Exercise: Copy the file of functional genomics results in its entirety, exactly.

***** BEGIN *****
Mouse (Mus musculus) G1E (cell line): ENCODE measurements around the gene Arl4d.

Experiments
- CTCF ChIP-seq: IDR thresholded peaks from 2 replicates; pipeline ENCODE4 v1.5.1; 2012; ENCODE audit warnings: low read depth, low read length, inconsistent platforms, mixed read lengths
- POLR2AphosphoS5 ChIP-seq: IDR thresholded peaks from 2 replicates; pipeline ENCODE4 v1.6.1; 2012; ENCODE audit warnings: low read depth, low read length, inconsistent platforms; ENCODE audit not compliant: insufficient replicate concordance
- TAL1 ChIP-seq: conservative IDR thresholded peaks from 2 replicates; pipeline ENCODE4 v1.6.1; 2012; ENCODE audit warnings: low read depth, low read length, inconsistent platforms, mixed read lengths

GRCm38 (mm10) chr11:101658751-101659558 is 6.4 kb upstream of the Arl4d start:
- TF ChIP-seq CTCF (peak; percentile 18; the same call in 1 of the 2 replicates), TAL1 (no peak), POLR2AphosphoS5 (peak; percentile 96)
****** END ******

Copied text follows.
Mouse (Mus musculus) G1E (cell line): ENCODE measurements around the gene Arl4d.

Experiments
- CTCF ChIP-seq: IDR thresholded peaks from 2 replicates; pipeline ENCODE4 v1.5.1; 2012; ENCODE audit warnings: low read depth, low read length, inconsistent platforms, mixed read lengths
- POLR2AphosphoS5 ChIP-seq: IDR thresholded peaks from 2 replicates; pipeline ENCODE4 v1.6.1; 2012; ENCODE audit warnings: low read depth, low read length, inconsistent platforms; ENCODE audit not compliant: insufficient replicate concordance
- TAL1 ChIP-seq: conservative IDR thresholded peaks from 2 replicates; pipeline ENCODE4 v1.6.1; 2012; ENCODE audit warnings: low read depth, low read length, inconsistent platforms, mixed read lengths

GRCm38 (mm10) chr11:101658751-101659558 is 6.4 kb upstream of the Arl4d start:
- TF ChIP-seq CTCF (peak; percentile 18; the same call in 1 of the 2 replicates), TAL1 (no peak), POLR2AphosphoS5 (peak; percentile 96)